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Trading Inefficiencies in California's Electricity Markets

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  • Severin Borenstein
  • James Bushnell
  • Christopher R. Knittel
  • Catherine Wolfram

Abstract

We study price convergence between the two major markets for wholesale electricity in California from their deregulation in April 1998 through November 2000, nearly the end of trading in one market. We would expect profit-maximizing traders to have eliminated persistent price differences between the markets. Institutional impediments and traders' incomplete understanding of the markets, however, could have delayed or prevented price convergence. We find that the two benchmark electricity prices in California -- the Power Exchange's day-ahead price and the Independent System Operator's real-time price -- differed substantially after the markets opened but then appeared to be converging by the beginning of 2000. Starting in May 2000, however, price levels and price differences increased dramatically. We consider several explanations for the significant price differences and conclude that rapidly changing market rules and market fundamentals, including one buyer's attempt to exercise a form of monopsony power, made it difficult for traders to take advantage of opportunities that ex post appear to have been profitable.

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Bibliographic Info

Paper provided by National Bureau of Economic Research, Inc in its series NBER Working Papers with number 8620.

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Date of creation: Dec 2001
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Publication status: published as Borenstein, Severin, James Bushnell, Chris Knittel, and Catherine Wolfram. “Inefficiencies and Market Power in Financial Arbitrage: A Study of California's Electricity Markets." Journal of Industrial Economics 56, 2 (June 2008).
Handle: RePEc:nbr:nberwo:8620

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Cited by:
  1. Severin Borenstein & James B. Bushnell & Frank A. Wolak, 2002. "Measuring Market Inefficiencies in California's Restructured Wholesale Electricity Market," American Economic Review, American Economic Association, vol. 92(5), pages 1376-1405, December.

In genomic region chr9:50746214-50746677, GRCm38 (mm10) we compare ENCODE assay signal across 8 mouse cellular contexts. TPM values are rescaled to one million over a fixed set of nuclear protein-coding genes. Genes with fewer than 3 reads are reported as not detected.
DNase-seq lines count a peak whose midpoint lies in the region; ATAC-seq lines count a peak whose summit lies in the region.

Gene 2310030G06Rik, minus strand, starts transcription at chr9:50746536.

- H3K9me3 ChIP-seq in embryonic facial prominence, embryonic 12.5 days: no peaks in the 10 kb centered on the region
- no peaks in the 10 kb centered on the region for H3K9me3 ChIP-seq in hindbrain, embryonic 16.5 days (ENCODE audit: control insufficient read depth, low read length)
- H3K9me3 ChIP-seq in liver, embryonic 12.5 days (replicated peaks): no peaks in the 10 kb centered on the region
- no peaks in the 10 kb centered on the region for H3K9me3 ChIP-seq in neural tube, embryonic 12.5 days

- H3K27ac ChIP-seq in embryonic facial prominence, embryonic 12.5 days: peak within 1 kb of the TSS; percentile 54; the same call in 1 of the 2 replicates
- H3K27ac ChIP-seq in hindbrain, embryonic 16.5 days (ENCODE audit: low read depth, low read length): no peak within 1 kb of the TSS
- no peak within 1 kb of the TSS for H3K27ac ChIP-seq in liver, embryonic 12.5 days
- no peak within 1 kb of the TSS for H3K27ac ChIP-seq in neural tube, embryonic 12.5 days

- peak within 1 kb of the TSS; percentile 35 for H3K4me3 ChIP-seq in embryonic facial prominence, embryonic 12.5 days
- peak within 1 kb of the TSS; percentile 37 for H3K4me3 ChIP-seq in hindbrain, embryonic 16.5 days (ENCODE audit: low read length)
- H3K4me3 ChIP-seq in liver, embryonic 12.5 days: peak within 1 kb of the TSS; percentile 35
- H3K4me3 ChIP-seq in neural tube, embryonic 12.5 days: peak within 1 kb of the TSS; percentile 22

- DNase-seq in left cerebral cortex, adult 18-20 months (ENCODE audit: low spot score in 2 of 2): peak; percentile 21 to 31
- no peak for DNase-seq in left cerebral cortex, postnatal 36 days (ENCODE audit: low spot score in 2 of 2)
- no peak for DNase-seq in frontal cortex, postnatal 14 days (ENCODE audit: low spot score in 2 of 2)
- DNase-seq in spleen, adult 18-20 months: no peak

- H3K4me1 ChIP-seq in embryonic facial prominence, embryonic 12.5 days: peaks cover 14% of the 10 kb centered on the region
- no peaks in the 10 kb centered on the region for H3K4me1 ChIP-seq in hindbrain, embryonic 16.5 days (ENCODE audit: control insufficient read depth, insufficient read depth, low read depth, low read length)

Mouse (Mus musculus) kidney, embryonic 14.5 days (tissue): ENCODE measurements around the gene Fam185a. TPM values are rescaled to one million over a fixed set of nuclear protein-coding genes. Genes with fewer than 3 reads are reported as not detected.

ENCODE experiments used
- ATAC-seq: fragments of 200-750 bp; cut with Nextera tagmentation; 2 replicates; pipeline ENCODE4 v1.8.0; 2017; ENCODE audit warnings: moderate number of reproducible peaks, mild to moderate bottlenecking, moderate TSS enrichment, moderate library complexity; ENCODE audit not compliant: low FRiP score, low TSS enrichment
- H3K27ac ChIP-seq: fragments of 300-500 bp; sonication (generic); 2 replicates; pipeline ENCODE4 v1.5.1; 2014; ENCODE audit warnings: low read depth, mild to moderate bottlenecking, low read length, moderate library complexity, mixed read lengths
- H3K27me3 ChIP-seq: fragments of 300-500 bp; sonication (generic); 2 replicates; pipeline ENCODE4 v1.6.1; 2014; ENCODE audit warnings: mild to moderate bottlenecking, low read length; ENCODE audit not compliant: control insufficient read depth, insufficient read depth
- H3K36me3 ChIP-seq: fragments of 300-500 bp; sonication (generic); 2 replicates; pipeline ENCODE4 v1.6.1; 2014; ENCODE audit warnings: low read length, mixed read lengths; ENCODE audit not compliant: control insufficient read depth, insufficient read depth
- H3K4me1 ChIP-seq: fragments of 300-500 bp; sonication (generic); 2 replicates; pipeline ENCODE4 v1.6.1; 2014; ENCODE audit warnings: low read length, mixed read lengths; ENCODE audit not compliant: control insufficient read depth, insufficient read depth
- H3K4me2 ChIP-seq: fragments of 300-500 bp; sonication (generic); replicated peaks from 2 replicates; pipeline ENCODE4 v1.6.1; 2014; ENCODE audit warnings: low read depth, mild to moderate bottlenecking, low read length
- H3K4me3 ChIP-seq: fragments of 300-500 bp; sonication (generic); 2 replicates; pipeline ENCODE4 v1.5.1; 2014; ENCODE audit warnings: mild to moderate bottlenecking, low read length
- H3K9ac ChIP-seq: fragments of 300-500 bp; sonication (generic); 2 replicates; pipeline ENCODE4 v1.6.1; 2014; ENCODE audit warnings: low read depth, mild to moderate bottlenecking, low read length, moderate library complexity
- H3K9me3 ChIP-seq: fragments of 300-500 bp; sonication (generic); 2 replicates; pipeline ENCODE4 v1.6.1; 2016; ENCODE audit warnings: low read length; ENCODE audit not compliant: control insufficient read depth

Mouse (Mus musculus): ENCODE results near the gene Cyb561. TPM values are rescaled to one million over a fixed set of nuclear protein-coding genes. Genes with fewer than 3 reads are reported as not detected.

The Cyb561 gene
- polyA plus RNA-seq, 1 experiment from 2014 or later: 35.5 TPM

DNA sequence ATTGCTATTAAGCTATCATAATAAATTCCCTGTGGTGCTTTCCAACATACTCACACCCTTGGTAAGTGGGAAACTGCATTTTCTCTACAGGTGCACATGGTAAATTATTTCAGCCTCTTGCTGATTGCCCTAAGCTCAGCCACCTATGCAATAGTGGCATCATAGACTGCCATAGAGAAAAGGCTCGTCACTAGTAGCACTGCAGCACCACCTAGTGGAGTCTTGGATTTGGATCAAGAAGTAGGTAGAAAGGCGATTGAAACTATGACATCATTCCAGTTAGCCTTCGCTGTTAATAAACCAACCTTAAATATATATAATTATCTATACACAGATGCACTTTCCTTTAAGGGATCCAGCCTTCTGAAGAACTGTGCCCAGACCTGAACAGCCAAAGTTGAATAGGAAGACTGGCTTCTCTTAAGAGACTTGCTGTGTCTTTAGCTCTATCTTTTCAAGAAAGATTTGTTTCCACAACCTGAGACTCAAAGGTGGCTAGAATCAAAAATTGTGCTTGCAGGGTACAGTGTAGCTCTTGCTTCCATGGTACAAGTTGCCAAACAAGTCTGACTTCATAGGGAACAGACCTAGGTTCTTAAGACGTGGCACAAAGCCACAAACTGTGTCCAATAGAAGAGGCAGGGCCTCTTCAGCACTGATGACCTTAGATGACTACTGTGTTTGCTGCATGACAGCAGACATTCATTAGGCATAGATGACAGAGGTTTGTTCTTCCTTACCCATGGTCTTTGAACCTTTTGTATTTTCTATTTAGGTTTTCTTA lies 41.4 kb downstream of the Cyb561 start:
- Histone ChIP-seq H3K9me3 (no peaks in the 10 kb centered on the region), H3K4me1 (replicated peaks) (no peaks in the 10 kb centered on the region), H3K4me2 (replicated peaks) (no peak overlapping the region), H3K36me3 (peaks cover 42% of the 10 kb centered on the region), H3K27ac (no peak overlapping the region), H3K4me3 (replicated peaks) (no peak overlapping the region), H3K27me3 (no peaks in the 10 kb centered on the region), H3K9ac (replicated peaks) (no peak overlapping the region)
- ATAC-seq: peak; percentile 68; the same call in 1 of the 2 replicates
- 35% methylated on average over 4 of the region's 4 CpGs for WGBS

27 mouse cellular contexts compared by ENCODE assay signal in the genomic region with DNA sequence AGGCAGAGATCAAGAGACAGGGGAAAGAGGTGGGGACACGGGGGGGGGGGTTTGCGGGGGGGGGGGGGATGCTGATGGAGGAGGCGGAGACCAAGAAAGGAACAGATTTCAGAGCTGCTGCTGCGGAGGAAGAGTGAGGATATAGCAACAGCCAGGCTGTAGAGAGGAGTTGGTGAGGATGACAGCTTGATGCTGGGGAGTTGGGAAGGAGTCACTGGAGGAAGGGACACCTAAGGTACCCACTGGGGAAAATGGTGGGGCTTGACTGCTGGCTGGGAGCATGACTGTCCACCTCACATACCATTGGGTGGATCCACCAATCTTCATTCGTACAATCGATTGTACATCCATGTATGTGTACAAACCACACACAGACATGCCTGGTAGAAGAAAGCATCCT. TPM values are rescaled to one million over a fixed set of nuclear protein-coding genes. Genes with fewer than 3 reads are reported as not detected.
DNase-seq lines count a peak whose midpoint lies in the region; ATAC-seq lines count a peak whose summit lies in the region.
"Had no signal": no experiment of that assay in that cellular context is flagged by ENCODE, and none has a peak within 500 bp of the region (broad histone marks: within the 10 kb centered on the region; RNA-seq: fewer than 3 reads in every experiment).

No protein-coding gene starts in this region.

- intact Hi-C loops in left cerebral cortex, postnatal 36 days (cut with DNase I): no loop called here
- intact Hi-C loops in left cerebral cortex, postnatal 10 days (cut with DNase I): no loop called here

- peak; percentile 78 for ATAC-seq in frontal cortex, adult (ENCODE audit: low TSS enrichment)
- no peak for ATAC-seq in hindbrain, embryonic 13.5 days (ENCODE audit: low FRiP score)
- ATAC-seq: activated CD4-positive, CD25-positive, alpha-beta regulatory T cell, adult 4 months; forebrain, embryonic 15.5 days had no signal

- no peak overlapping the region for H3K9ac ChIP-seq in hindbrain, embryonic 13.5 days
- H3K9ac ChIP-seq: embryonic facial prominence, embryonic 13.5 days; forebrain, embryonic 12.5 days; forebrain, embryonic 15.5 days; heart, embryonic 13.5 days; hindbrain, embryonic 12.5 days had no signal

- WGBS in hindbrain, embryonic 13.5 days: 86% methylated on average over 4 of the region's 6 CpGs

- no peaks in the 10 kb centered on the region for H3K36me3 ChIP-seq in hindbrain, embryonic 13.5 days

2. Dae-Wook Kim & Christopher R. Knittel, 2004. "Biases in Static Oligopoly Models? Evidence from the California Electricity Market," NBER Working Papers 10895, National Bureau of Economic Research, Inc.
  3. Huisman, Ronald & Huurman, Christian & Mahieu, Ronald, 2007. "Hourly electricity prices in day-ahead markets," Energy Economics, Elsevier, vol. 29(2), pages 240-248, March.
  4. Lars Kumkar, 2002. "Das kalifornische Strommarktdebakel � Von Liberalisierungsversprechen und Regulierungsversagen," Kiel Working Papers 1097, Kiel Institute for the World Economy.
  5. Neuhoff, K., 2003. "Integrating Transmission and Energy Markets Mitigates Market Power," Cambridge Working Papers in Economics 0310, Faculty of Economics, University of Cambridge.
  6. Clark II, Woodrow W. & Lund, Henrik, 2008. "Integrated technologies for sustainable stationary and mobile energy infrastructures," Utilities Policy, Elsevier, vol. 16(2), pages 130-140, June.
  7. Anette Boom, . "Investments in Electricity Generation Capacity under Different Market Structures with Price Responsive Demand," Papers 016, Departmental Working Papers.
  8. Méritet, Sophie, 2003. "L'émergence de pouvoir de marché dans les marchés électriques : le cas des Etats-Unis," Economics Papers from University Paris Dauphine 123456789/206, Paris Dauphine University.
  9. Boogert, Alexander & Dupont, Dominique, 2005. "On the effectiveness of the anti-gaming policy between the day-ahead and real-time electricity markets in The Netherlands," Energy Economics, Elsevier, vol. 27(5), pages 752-770, September.
  10. Arciniegas, Ismael & Barrett, Chris & Marathe, Achla, 2003. "Assessing the efficiency of US electricity markets," Utilities Policy, Elsevier, vol. 11(2), pages 75-86, June.

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